Carving up Papua: more districts, more trouble

9 Oct 2013

This report argues that the rapid proliferation of new districts in Papua is strengthening the political influence of highlanders at the expense of the traditionally dominant coast, but it is also producing new conflicts and complicating the search for peace.


The carving up of Papua into smaller and smaller units, each with its own election, is strengthening the coastal-highland divide and breeding new conflicts at the clan and sub-clan level, some of them deadly. At the same time, the issue of wholly unreliable voter rolls – a nationwide problem as Indonesia approaches general elections in 2014 – is so acute in Papua’s central highlands that population statistics have become a matter of negotiation, not fact. The proliferation of local governments and the conflicts created as a result have serious implications for Papua’s ability to formulate a new approach to relations with Jakarta. The solution is not to throw out direct local elections in Papua, as some top officials have suggested. Instead, the effort should be to reduce financial incentives that make administrative division so attractive and eliminate electoral practices peculiar to Papua that invite massive fraud.

Papua and Papua Barat together have undergone more administrative expansion (pemekaran) than any other area of Indonesia. What in 1999 was once a single province with ten sub-provincial districts or municipalities (kabupaten/kota) has become two provinces, with 42 kabupaten/kota. A further 33 proposals for new provinces and kabupaten are now before the national parliament. This growth has taken place without any clear strategy or development logic, other than the by now tired rhetoric of “bringing government closer to the people”.

The central government is no longer the main engine of fragmentation. In the early 2000s, in the immediate aftermath of East Timor’s independence, government security advisers in Jakarta were the major advocates of dividing Papua as an antidote to separatism. Today it is overwhelmingly local elites, motivated by a search for status and spoils that are driving the process. Ambitious local officials have an interest in creating more villages (kampung) to gain access to block grants for a village development program and more distrik (called kecamatan elsewhere in Indonesia) to reach the requisite number for a new kabupaten, where political and fiscal power is concentrated. More kabupaten raise the possibility of more provinces, and today at least three are under serious consideration.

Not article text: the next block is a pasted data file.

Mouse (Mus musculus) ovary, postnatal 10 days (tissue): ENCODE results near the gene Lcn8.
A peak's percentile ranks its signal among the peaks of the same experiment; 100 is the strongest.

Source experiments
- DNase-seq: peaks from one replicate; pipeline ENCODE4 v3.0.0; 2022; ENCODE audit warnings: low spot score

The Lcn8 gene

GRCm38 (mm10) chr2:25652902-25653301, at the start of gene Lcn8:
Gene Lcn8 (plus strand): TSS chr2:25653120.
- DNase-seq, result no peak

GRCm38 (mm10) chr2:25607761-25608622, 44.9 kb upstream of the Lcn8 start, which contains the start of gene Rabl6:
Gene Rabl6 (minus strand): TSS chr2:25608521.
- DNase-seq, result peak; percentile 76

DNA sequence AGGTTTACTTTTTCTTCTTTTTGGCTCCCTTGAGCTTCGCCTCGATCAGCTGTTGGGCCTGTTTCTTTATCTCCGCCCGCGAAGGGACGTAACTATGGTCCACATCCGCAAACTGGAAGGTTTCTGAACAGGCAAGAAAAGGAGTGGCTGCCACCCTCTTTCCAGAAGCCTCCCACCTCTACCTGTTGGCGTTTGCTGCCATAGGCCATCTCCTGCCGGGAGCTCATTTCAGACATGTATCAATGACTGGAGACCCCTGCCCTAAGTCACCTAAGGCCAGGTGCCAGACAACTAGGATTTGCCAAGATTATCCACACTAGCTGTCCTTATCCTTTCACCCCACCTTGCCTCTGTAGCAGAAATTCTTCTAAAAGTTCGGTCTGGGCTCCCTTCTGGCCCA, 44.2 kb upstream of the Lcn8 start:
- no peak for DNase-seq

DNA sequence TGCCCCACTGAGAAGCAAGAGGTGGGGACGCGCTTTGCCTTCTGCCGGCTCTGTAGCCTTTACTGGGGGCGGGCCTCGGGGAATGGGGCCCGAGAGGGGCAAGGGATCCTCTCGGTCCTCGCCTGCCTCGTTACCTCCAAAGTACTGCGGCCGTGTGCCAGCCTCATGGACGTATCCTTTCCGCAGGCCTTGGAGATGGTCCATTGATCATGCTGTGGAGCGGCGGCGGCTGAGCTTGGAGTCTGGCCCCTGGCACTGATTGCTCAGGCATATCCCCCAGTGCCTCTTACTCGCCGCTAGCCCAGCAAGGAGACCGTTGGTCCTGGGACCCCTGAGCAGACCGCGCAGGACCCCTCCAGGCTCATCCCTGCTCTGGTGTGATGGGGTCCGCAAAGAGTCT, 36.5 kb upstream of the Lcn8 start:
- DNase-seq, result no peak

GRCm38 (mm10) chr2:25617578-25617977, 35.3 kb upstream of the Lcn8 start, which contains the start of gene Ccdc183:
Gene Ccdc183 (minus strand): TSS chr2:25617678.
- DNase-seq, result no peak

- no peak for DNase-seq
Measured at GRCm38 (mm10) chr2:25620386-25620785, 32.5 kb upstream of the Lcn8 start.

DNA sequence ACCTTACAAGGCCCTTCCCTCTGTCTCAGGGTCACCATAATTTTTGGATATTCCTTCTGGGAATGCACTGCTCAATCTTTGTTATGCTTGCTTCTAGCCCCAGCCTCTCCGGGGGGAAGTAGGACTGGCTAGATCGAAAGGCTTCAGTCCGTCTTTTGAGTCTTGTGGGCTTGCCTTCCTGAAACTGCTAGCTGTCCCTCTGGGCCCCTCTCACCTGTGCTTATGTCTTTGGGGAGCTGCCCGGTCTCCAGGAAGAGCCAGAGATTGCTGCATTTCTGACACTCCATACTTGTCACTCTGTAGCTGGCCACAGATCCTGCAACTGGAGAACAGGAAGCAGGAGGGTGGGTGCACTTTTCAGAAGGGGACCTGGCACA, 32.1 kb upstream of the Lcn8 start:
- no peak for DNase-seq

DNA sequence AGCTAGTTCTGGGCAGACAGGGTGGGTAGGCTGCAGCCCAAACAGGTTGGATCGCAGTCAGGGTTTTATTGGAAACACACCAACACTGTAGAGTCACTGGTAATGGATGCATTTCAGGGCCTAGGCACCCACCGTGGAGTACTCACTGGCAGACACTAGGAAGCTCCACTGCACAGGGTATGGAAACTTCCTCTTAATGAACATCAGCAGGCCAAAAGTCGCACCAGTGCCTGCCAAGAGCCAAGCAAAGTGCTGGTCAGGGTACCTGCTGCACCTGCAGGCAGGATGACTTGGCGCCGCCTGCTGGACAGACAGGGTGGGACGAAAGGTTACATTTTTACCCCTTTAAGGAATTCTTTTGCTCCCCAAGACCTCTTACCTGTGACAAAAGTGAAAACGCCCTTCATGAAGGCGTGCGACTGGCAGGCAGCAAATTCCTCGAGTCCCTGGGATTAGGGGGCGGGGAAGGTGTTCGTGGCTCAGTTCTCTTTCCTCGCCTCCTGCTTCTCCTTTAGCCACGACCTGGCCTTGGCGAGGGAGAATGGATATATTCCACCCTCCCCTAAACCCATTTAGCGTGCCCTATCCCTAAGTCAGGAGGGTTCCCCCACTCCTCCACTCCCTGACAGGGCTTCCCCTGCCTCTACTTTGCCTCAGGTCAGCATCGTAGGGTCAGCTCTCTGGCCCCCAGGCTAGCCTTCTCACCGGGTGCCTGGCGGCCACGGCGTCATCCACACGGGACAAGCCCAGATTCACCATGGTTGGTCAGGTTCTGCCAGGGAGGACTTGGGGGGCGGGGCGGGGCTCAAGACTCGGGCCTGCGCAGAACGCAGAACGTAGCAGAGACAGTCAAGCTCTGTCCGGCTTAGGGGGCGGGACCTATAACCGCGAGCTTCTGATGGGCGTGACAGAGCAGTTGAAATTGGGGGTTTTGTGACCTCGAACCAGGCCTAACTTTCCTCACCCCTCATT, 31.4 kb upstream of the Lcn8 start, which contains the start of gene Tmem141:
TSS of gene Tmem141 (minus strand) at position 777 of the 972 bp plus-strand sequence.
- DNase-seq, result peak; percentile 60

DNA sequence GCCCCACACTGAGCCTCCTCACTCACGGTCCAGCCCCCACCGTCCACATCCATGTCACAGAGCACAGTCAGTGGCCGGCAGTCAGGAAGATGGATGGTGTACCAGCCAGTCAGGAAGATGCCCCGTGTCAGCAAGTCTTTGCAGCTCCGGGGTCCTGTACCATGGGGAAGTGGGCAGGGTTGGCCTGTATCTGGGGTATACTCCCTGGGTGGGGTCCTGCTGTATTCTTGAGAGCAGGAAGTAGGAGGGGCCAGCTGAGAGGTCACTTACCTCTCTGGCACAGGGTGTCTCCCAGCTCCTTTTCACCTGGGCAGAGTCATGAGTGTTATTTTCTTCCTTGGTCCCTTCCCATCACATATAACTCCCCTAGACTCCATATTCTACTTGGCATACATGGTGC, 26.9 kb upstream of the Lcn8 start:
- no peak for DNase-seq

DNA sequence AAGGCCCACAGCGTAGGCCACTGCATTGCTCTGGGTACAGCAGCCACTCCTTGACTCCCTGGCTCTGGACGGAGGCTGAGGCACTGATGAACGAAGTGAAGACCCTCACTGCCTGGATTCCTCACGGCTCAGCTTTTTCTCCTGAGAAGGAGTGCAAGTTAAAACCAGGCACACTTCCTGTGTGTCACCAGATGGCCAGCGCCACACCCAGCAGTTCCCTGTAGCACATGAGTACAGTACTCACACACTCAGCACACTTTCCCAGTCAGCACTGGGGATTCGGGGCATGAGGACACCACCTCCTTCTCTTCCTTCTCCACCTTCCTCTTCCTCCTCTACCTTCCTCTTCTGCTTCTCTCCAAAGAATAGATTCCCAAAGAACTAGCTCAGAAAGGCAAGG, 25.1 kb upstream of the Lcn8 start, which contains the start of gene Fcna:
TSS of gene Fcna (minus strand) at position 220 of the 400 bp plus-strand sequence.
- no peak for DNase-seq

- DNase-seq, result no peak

Along the way, there is a strong incentive to inflate population statistics: more people can mean more central government subsidies, higher allocations of civil servants, and more seats in local legislatures. Unreliable population data leads to the drawing up of poor voter lists for direct elections. When these lists are combined with reliance on a supposedly traditional practice of voting by community consensus, the result can be unverifiable results and violent conflict. In the central highlands, where the proliferation of new distrik and kabupaten has been most pronounced, local candidates have even drawn relatives from the armed Free Papua Movement (Organisasi Papua Merdeka, OPM) into electoral disputes.

All this has meant that pemekaran in Papua, once seen as a useful divide-and-rule tactic, is now a gigantic headache for Jakarta. The Ministry of Home Affairs has been urging a moratorium on any further division of Papua, even as Commission II of the national parliament, responsible for overseeing regional autonomy, approves dozens of new units that almost certainly do not meet stated criteria for economic viability. The ministry would like to go backwards, rejoining some of the non-performing kabupaten with their “parent” units and ending direct local elections in favour of the old system in which kabupaten legislatures choose the executive. Instead of piecemeal dissection, it would like to see a “grand design” – not just for Papua but for the whole of Indonesia – reflected in amendments, now under discussion, to the 2004 local government law.

But pemekaran in Papua is going to be hard to stop, let alone reverse. In the meantime, it is going to affect any efforts to redirect policy on Papua, whether this in terms of expanded autonomy (called otsus plus), accelerated development or dialogue with Jakarta. Pemekaran is shifting the locus of political strength from the coast to the central highlands. It is producing a growing number of elected officials – now over 1,000 across Papua and Papua Barat, including local legislators – who want more power and are becoming more effective at lobbying in Jakarta, where many of them spend far too much of their time. But it is also producing heightened clan identities and competition among local elites that may hinder any effort to join forces in search of resolution to Papua’s enormous political, social and economic problems.

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